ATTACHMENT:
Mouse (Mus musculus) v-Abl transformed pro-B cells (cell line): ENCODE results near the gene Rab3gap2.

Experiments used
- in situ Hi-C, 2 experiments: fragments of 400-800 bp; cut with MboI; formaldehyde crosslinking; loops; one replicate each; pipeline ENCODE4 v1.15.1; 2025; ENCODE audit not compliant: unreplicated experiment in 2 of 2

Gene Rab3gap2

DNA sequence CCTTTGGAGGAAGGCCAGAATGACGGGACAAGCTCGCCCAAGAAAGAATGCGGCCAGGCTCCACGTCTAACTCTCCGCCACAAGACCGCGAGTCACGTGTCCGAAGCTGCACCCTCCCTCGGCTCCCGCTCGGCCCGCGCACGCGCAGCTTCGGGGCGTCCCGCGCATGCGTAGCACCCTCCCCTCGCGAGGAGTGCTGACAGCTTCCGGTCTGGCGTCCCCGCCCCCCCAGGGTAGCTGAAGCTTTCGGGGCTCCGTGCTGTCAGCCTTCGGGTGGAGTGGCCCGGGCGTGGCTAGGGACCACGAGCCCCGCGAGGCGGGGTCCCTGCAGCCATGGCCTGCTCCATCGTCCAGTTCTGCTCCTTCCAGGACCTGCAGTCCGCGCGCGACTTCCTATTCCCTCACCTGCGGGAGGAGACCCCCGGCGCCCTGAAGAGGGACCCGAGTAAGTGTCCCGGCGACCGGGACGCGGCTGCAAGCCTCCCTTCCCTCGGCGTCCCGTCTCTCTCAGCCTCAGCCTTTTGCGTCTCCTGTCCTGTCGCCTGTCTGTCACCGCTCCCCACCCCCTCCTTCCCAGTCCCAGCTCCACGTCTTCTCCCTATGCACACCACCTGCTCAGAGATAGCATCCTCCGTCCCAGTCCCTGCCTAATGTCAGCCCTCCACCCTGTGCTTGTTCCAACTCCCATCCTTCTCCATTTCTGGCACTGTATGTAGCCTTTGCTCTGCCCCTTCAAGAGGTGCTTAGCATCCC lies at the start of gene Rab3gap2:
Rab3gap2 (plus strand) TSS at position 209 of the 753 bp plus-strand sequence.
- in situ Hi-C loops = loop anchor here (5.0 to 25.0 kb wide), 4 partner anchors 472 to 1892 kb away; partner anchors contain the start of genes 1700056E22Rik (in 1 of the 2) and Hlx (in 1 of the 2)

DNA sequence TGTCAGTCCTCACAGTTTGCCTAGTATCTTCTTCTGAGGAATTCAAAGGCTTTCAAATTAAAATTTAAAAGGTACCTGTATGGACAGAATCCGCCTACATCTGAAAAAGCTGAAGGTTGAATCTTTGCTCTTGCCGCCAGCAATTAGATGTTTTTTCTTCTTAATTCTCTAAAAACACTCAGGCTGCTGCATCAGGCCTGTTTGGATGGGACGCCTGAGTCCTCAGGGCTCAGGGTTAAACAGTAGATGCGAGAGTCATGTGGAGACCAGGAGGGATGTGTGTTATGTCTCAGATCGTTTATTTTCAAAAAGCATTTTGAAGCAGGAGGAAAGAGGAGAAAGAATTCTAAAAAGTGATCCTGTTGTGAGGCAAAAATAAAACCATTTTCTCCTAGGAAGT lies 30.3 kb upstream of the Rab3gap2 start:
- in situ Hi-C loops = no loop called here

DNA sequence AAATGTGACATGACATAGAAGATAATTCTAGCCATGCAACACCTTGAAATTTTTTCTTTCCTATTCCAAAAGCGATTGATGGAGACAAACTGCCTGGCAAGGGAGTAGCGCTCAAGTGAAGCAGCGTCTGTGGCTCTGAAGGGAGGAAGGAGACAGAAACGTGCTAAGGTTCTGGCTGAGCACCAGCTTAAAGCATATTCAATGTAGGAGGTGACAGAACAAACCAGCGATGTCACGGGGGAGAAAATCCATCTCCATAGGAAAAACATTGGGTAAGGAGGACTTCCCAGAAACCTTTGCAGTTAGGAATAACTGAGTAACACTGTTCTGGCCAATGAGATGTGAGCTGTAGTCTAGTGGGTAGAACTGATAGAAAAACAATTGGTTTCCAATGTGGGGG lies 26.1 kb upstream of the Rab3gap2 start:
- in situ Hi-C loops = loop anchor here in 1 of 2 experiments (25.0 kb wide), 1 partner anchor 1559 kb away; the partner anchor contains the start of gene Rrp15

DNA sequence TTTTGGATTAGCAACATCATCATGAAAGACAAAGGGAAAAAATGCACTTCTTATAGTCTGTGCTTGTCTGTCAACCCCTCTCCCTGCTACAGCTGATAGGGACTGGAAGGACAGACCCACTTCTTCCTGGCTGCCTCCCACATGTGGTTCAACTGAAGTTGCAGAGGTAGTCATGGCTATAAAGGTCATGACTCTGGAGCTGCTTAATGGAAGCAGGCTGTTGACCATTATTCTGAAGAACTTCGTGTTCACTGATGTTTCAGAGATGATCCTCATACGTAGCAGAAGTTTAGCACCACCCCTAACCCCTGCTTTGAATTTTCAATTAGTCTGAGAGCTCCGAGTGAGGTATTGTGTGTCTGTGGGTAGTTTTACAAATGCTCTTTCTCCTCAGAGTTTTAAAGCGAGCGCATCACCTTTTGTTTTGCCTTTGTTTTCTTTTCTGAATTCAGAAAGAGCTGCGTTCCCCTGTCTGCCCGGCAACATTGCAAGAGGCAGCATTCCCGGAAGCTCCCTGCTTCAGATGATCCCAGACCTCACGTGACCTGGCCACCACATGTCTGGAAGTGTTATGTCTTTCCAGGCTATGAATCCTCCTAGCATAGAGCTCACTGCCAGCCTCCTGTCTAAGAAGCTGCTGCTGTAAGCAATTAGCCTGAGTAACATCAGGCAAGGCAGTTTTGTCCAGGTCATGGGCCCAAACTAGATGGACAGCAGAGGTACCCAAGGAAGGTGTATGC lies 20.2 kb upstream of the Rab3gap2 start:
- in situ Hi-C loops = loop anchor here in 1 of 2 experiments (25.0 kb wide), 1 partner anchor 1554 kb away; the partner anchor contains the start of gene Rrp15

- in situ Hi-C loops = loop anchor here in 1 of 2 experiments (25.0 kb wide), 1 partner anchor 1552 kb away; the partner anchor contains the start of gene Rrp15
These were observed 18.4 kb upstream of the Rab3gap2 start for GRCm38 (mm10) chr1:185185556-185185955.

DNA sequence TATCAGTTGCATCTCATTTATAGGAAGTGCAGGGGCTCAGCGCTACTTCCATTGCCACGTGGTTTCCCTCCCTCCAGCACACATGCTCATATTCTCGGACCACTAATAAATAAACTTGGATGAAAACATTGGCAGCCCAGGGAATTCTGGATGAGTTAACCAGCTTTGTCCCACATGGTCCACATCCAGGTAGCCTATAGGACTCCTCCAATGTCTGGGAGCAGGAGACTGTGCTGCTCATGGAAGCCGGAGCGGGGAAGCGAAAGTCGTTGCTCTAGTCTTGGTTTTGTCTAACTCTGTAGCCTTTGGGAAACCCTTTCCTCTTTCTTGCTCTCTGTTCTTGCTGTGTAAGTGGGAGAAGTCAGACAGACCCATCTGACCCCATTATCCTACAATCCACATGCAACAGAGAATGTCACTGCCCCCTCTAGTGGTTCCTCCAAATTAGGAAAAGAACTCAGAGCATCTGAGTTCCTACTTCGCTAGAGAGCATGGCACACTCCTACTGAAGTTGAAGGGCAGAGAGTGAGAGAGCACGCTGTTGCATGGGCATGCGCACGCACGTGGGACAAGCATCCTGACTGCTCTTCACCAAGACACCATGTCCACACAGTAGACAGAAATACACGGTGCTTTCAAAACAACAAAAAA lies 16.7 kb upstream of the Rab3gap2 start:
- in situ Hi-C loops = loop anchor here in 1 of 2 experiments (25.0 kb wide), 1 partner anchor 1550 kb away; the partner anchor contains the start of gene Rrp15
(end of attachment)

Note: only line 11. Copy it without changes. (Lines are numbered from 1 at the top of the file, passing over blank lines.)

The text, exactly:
- in situ Hi-C loops = loop anchor here in 1 of 2 experiments (25.0 kb wide), 1 partner anchor 1559 kb away; the partner anchor contains the start of gene Rrp15